Graham Lowe calls for Manly clean up after player charged with filming a sex act

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MATT BLYTH/ GETTY IMAGES

Manly Sea Eagles rookie Manase Fainu (L), pictured after winning the 2017 NRL under-20 grand final, has been charged with filming a sex act.

Manly legend Graham Lowe believes the NRL club needs a “big stick” and a “good dose of Ken Arthurson” to remedy the cultural problems engulfing the scandal-plagued club.

The comments come as rookie Manase Fainu engaged the lawyer who acted on behalf of Sydney balcony killer Simon Gittany after being charged with filming a sex act with a woman without her consent.

Sydney’s Daily Telegraph reported on Friday that Fainu appeared in a Sydney court in May, but did not enter a plea. He was granted bail to appear in the Fairfield Local Court on August 7.

Former Manly and Kiwis rugby league coach Graham Lowe says a 'big stick' needs to be wielded at his former NRL club.

PETER MEECHAM/ STUFF

Former Manly and Kiwis rugby league coach Graham Lowe says a ‘big stick’ needs to be wielded at his former NRL club.

Fainu, 19, reportedly applied for the matter to be dealt with under section 32 of the Mental Health Act.

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It is the latest scandal in a dreadful year for Manly where they have constantly been in the headlines.

The dramas on the northern beaches include:

  • the club being found to have rorted the salary cap;
  • the Gladstone strip-joint incident involving skipper Daly Cherry-Evans;
  • Jackson Hastings being overlooked for first-grade selection after his blow-up with Cherry-Evans;
  • Darcy Lussick launching into the culture of the Silvertails after being forced out of the club;
  • Anthony Watmough launching a stunning verbal attack on Cherry-Evans;
  • persistent rumours coach Trent Barrett is considering walking out;
  • speculation Manly’s owners want to sell;
  • diabolical performances on the field, which have left them in contention for the wooden spoon.

The NRL will allow Fainu, who made his long-awaited first-grade debut last weekend, to continue to play while the matter is before the courts.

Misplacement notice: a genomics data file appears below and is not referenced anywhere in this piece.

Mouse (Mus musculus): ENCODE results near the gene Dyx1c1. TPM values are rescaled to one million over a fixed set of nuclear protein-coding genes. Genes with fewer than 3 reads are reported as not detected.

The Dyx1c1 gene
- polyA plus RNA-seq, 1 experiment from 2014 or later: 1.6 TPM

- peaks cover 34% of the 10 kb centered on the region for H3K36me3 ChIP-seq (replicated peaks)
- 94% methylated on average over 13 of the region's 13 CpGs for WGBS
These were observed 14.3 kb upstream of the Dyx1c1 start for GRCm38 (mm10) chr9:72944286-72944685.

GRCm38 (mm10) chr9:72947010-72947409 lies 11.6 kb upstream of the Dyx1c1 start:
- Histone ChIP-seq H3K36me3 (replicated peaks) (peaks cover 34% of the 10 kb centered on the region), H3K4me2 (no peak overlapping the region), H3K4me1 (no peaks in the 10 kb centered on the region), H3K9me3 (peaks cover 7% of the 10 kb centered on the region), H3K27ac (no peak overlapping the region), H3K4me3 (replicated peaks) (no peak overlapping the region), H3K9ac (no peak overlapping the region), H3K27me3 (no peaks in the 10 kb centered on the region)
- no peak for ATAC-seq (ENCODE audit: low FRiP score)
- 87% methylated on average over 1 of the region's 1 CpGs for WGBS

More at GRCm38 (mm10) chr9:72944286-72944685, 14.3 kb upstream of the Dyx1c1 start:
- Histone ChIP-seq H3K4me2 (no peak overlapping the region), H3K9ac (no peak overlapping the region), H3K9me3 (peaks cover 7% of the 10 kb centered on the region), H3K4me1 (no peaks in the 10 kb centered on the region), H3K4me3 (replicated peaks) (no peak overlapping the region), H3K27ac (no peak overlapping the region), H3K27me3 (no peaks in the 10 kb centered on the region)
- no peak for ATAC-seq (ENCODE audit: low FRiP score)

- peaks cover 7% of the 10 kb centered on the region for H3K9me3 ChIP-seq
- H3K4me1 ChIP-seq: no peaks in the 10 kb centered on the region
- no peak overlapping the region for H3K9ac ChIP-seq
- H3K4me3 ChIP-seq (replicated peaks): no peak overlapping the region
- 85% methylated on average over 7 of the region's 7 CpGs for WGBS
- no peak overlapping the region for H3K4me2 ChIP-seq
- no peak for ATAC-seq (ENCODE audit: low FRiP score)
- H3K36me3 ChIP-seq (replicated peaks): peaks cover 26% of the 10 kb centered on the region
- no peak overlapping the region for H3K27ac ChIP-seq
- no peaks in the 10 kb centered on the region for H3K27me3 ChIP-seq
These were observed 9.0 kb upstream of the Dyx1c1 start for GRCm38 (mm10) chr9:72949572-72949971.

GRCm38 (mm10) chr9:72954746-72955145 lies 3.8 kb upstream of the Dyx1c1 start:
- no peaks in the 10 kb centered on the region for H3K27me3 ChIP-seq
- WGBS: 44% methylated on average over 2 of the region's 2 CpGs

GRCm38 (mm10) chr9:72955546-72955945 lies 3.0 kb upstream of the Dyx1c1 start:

The charges against Fainu, coming in a year full of off-field scandals, prompted Lowe to question the culture and leadership of the organisation. The former Sea Eagles coach and chief executive said it was time for powerbrokers to stamp their authority and demonstrate what Manly stands for.

“It looks to me that there is a lack of a big stick,” Lowe said. “One thing I do know about footy is that if you compromise, at any stage, your principles and let mediocrity in, you’re in trouble.”

Lowe, a former Kiwis coach, said he felt for Barrett and hoped that he would receive the support required to get the Sea Eagles back on track.

“It sounds like it needs a good dose of Ken Arthurson,” Lowe said of the long-time Manly and NSWRL administrator.

“Ken is one of the best leaders the game has ever seen and it sounds like that’s exactly what Manly needs now. It saddens me to hear it. From the top, a big stick has to be swung.

“It doesn’t matter whose reputation you hurt, the reputation of the club is the ultimate thing. The players and staff are guardians of that role for the short time they are in it.”

Arthurson said he respected Manly’s owners, the Penn family, and hoped the club would bounce back from the setbacks.

“I’d like to think we’re doing OK,” Arthurson said.

“If you look at our record, there’s no club that has a better record than Manly in the 70 years they have been involved. I’m disappointed they won’t be in the finals because I still follow them and always will.

“They’re not the only team that won’t be in the grand final and they are not exactly Robinson Crusoe in relation to the salary cap.

“If you look at the records, there have been quite a number of clubs that have been in trouble with the salary cap. They haven’t got that on their own,” he said.


 – Sydney Morning Herald

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